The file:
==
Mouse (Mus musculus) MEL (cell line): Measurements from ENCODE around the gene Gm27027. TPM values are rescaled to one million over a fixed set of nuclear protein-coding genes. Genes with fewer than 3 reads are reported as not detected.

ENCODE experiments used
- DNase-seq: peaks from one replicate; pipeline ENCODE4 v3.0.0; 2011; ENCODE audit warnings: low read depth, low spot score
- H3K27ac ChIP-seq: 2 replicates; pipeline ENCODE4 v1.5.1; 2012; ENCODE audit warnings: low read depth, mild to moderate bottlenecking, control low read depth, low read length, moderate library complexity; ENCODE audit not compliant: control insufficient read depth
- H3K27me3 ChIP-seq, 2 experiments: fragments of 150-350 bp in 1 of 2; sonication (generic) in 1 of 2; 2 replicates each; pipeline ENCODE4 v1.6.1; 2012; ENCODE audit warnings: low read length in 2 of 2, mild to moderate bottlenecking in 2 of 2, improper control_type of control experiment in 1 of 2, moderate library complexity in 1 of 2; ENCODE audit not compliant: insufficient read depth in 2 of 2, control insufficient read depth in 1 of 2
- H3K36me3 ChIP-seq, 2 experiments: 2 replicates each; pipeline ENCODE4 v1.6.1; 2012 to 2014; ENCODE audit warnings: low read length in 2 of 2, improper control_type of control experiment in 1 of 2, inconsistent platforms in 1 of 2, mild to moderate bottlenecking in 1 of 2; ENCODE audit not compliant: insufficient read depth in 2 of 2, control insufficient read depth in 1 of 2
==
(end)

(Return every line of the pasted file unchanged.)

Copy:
Mouse (Mus musculus) MEL (cell line): Measurements from ENCODE around the gene Gm27027. TPM values are rescaled to one million over a fixed set of nuclear protein-coding genes. Genes with fewer than 3 reads are reported as not detected.

ENCODE experiments used
- DNase-seq: peaks from one replicate; pipeline ENCODE4 v3.0.0; 2011; ENCODE audit warnings: low read depth, low spot score
- H3K27ac ChIP-seq: 2 replicates; pipeline ENCODE4 v1.5.1; 2012; ENCODE audit warnings: low read depth, mild to moderate bottlenecking, control low read depth, low read length, moderate library complexity; ENCODE audit not compliant: control insufficient read depth
- H3K27me3 ChIP-seq, 2 experiments: fragments of 150-350 bp in 1 of 2; sonication (generic) in 1 of 2; 2 replicates each; pipeline ENCODE4 v1.6.1; 2012; ENCODE audit warnings: low read length in 2 of 2, mild to moderate bottlenecking in 2 of 2, improper control_type of control experiment in 1 of 2, moderate library complexity in 1 of 2; ENCODE audit not compliant: insufficient read depth in 2 of 2, control insufficient read depth in 1 of 2
- H3K36me3 ChIP-seq, 2 experiments: 2 replicates each; pipeline ENCODE4 v1.6.1; 2012 to 2014; ENCODE audit warnings: low read length in 2 of 2, improper control_type of control experiment in 1 of 2, inconsistent platforms in 1 of 2, mild to moderate bottlenecking in 1 of 2; ENCODE audit not compliant: insufficient read depth in 2 of 2, control insufficient read depth in 1 of 2